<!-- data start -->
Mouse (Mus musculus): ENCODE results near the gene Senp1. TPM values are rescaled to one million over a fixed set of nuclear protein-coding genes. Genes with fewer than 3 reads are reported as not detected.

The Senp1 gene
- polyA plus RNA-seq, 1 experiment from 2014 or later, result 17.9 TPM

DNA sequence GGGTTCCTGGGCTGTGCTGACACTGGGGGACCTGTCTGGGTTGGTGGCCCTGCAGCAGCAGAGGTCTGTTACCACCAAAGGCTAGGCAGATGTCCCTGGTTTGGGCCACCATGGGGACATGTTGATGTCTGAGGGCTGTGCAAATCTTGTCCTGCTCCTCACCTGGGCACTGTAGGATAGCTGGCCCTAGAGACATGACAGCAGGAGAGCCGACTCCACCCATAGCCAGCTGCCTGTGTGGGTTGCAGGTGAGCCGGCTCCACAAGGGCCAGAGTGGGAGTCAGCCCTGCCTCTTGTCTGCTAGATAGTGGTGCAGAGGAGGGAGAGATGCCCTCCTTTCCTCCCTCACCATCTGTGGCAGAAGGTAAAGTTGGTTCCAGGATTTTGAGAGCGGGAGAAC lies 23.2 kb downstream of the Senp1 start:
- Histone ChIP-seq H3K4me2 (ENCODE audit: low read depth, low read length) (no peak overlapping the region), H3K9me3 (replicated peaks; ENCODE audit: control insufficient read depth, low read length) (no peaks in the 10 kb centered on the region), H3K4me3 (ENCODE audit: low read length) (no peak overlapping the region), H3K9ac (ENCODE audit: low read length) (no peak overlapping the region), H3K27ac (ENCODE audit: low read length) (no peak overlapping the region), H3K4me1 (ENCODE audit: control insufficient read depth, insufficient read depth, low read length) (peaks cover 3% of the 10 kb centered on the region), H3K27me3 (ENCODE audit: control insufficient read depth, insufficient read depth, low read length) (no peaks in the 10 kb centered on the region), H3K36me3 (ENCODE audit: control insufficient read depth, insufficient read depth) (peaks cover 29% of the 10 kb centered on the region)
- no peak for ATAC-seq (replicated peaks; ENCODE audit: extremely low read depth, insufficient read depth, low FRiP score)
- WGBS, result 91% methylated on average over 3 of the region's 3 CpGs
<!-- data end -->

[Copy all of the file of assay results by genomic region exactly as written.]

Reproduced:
Mouse (Mus musculus): ENCODE results near the gene Senp1. TPM values are rescaled to one million over a fixed set of nuclear protein-coding genes. Genes with fewer than 3 reads are reported as not detected.

The Senp1 gene
- polyA plus RNA-seq, 1 experiment from 2014 or later, result 17.9 TPM

DNA sequence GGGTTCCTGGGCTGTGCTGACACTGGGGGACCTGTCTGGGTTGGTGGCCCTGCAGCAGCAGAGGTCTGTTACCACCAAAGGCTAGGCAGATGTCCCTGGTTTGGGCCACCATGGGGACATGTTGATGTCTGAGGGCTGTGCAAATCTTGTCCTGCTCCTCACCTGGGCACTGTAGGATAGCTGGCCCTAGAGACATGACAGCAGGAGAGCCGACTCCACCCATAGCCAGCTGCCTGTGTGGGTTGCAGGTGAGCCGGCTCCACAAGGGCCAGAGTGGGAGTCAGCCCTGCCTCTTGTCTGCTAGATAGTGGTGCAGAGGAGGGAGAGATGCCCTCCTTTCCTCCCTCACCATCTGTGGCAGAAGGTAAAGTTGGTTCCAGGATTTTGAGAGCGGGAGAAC lies 23.2 kb downstream of the Senp1 start:
- Histone ChIP-seq H3K4me2 (ENCODE audit: low read depth, low read length) (no peak overlapping the region), H3K9me3 (replicated peaks; ENCODE audit: control insufficient read depth, low read length) (no peaks in the 10 kb centered on the region), H3K4me3 (ENCODE audit: low read length) (no peak overlapping the region), H3K9ac (ENCODE audit: low read length) (no peak overlapping the region), H3K27ac (ENCODE audit: low read length) (no peak overlapping the region), H3K4me1 (ENCODE audit: control insufficient read depth, insufficient read depth, low read length) (peaks cover 3% of the 10 kb centered on the region), H3K27me3 (ENCODE audit: control insufficient read depth, insufficient read depth, low read length) (no peaks in the 10 kb centered on the region), H3K36me3 (ENCODE audit: control insufficient read depth, insufficient read depth) (peaks cover 29% of the 10 kb centered on the region)
- no peak for ATAC-seq (replicated peaks; ENCODE audit: extremely low read depth, insufficient read depth, low FRiP score)
- WGBS, result 91% methylated on average over 3 of the region's 3 CpGs